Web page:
While roaming through the Facebook pages of our Concordia Higher Education System, Congregations Matter came across this posting from our Seminary in Fort Wayne about a group building “bridges of gratitude” at the seminary:
The visitors here with us this week at CTSFW are calling themselves, quite appropriately, “Friends of the Fort.” Made up of LCMS pastors and congregations from around the country (Florida, Texas and Nebraska are among their home states), this group serves the church by supporting her seminaries. If you’ve been watching our chapel services this past week, then you’ve heard two of their number, guest preaching yesterday and today.
So far they have provided coffee, fruit and pastries for coffee hour following chapel yesterday, hosted a meal for the faculty last night, and are hosting a barbecue this evening for the Seminary community. They have also spent the last two days stopping by every office on campus to pass out gifts that show their appreciation for everyone who works here, from the maintenance staff to the office workers to the CTSFW Facebook page manager sitting at her desk on the third floor of Dorm B, writing the posts for the day.
The best part of these gifts are the words that come with them: a thank you card illustrated and written by children in their congregations and schools, the encouraging, “You are building the Kingdom of God,” and “Your work gives us Sundays,” and a note that says, simply, “1 Cor. 15:58.”
Thank you, Friends of the Fort!
(“Therefore, my beloved brothers, be steadfast, immovable, always abounding in the work of the Lord, knowing that in the Lord your labor is not in vain.”)
Thanks, Gifts — And the Word!
Congregations Matter has come to learn that the preachers in the Chapel were Rev. Dr. Jeffrey Skopak of Jacksonville, Florida (Concordia Seminary — St. Louis class of 1992) and Luke Schnake (Concordia Theological Seminary — Ft. Wayne class of 1978). Both of their chapels are on the CTSFW Facebook page. We reached out to Dr. Skopak for comment regarding the event and he said:
“Over the past few years I have become friends with Dr. Larry Rast, the president of CTSFW. I have participated with “We Love the Sem” event in St. Louis (my alma mater) and asked if it would okay if I brought a group of pastors who simply wanted to build bridges of gratitude with his faculty, staff, and students. Dr. Rast happily accepted our offer.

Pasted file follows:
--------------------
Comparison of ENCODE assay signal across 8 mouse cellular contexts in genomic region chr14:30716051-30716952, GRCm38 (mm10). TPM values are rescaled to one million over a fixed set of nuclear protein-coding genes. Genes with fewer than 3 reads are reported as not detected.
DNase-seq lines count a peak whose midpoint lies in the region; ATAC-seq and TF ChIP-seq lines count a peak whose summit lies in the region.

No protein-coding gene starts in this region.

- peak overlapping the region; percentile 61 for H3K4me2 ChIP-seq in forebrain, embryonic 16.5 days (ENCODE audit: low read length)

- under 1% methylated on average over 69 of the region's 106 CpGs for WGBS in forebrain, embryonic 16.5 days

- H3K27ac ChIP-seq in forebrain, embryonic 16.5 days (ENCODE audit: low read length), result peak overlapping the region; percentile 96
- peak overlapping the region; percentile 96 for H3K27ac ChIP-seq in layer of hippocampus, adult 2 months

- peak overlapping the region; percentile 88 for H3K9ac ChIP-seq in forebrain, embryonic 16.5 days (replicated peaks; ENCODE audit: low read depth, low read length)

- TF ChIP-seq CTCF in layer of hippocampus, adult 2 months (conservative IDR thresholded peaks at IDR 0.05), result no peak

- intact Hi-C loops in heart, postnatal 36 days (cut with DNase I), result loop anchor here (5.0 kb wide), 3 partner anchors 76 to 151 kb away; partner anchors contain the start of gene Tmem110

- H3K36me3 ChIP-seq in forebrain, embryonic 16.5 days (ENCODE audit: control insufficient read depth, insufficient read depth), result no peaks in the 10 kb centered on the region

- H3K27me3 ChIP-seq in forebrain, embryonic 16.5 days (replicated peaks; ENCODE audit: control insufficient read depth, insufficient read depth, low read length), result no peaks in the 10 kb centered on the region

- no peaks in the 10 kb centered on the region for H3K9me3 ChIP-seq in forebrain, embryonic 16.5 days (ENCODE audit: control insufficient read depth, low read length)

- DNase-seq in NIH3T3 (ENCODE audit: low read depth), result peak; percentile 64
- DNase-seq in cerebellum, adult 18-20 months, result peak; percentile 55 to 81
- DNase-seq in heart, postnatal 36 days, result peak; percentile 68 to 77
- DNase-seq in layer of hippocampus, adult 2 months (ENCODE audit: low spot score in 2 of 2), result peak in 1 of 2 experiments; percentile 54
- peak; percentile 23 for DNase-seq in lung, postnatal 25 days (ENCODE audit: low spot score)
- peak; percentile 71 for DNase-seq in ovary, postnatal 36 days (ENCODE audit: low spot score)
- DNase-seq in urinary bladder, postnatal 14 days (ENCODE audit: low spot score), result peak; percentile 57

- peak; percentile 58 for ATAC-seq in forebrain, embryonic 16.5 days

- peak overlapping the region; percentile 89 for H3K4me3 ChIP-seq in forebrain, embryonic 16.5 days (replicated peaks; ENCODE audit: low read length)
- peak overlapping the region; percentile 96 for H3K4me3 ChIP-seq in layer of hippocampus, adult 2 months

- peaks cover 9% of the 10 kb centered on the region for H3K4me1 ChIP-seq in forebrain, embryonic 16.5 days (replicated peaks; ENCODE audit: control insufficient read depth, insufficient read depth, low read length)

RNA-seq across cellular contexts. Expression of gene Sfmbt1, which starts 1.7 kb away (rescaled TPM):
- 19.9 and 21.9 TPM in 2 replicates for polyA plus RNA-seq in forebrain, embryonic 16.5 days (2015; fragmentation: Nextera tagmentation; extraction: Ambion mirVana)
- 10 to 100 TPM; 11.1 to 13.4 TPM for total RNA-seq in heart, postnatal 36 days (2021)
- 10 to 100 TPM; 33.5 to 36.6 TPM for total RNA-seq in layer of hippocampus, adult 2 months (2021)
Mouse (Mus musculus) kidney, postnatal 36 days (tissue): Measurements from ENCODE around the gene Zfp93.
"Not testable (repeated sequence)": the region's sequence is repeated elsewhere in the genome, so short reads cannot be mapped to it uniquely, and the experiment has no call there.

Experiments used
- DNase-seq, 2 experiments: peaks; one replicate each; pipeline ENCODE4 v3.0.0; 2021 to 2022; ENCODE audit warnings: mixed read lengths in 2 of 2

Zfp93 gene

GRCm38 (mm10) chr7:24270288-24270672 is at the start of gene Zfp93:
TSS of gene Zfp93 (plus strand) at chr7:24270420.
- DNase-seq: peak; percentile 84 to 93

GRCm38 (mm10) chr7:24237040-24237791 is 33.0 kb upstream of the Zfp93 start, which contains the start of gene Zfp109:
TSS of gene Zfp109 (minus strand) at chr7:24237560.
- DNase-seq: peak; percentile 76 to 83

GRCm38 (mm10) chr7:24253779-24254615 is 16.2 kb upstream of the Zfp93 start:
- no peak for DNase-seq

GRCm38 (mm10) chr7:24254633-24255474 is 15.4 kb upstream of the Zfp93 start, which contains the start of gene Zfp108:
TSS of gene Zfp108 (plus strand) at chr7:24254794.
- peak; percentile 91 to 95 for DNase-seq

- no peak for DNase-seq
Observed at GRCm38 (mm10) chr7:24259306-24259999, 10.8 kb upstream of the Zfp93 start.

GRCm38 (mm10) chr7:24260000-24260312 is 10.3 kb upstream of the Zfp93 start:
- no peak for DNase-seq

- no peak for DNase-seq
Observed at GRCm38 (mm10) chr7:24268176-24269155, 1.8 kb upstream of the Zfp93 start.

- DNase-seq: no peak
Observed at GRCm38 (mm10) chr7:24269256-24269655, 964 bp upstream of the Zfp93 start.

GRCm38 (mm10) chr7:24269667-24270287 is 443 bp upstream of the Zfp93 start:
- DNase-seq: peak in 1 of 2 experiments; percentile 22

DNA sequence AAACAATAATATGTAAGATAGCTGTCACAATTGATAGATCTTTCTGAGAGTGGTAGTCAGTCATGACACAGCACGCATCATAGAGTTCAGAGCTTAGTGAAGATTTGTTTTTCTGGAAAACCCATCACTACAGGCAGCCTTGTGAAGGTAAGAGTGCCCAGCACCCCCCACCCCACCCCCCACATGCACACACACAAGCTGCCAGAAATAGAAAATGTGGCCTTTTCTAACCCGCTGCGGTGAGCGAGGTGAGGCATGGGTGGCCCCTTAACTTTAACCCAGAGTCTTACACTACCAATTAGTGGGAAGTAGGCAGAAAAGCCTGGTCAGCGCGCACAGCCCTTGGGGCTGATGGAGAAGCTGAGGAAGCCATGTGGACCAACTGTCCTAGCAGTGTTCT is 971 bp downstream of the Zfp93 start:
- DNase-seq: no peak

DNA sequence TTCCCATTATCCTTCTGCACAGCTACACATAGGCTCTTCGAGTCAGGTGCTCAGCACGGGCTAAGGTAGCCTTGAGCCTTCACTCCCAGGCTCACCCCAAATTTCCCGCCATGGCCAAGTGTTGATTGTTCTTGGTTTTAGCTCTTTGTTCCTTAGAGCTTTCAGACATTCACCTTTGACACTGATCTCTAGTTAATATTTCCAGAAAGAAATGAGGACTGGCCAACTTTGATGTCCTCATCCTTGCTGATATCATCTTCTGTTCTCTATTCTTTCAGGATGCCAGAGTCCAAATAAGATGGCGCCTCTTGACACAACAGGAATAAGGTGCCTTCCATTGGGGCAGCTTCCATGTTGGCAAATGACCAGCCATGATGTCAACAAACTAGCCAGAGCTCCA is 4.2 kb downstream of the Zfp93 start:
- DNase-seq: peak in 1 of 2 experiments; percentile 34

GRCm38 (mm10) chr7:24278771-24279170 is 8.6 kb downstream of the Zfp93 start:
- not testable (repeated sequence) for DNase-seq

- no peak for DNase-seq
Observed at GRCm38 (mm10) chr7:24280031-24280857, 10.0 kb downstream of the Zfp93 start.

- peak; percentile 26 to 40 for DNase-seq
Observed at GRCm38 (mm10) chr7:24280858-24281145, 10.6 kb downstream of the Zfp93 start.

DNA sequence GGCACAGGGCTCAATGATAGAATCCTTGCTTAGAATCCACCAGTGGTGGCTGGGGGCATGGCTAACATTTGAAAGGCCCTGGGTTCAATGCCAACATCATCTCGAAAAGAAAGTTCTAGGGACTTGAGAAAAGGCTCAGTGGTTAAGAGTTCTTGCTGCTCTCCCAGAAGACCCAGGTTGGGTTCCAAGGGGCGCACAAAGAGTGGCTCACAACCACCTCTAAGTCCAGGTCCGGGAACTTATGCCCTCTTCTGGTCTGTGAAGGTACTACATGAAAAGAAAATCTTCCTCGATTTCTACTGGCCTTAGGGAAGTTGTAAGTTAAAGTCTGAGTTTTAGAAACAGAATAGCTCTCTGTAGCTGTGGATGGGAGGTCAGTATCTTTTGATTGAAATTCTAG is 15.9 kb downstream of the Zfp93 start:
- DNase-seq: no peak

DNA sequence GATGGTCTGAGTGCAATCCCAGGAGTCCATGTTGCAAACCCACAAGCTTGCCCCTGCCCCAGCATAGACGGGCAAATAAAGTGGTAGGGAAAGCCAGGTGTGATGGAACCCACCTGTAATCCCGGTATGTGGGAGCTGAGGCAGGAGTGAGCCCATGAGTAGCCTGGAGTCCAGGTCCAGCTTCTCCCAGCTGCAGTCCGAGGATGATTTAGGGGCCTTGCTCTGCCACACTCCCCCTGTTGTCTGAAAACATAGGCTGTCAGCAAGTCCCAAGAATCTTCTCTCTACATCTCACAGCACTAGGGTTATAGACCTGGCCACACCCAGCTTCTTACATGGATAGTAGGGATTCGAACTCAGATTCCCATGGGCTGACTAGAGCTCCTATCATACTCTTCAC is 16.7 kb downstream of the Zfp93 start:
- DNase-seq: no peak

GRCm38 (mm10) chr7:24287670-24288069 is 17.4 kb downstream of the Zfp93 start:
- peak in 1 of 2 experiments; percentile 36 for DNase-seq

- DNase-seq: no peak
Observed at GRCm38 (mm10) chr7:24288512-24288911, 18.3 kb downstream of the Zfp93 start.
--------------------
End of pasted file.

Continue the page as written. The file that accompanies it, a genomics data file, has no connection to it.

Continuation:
Our goal was simple: Let the community of the Seminary know that the greater church appreciates all that they do for the sake of the Kingdom. We brought simple gifts of gratitude to all 93 staff members and 25 faculty. With those gifts we included “Thank you cards” prepared by students in our Lutheran Schools. We provided a coffee fellowship after chapel, a sit down steak dinner for the faculty, and a barbecue for the whole seminary community.
Our funding came from the churches we serve and we paid for all of our travel costs. Even congregations that couldn’t send their pastor pitched in. We didn’t want to burden the seminary…we wanted to bless it. I feel as though I have a greater appreciation for our seminary in Fort Wayne, the gift their faculty is to the church, and the dedication their students (both those preparing for the Ordained Ministry as well as those preparing to be Deaconesses) have to serve their Lord Jesus Christ and His Church. And one final thought: What a privilege and honor it was to serve as Celebrant and Preacher in Kramer Chapel. I know Luke (Schnake) feels the same!”
Imagine How It Could Be in the Synod
Building Bridges. Finding common ground. Blessing and lifting one another up. Doesn’t this sound just like St. Paul?
“I thank my God in all my remembrance of you, always in every prayer of mine for you all making my prayer with joy, because of your partnership in the Gospel from the first day until now. And I am sure of this, that He who began a good work in you will bring it to completion at the day of Jesus Christ. It is right for me to feel this way about you all, because I hold you in my heart…” (Philippians 1:3-7a, ESV)
Maybe this group of congregations and their pastors are giving us a picture that is worthy of our attention and duplication. When eight pastors representing seven congregations from ALL FIVE of our LCMS regions (with additional churches that helped fund the effort) can make such an impact on our Seminary in Fort Wayne, the Kingdom is blessed, people are affirmed, and we can say with certainty: Congregations Matter!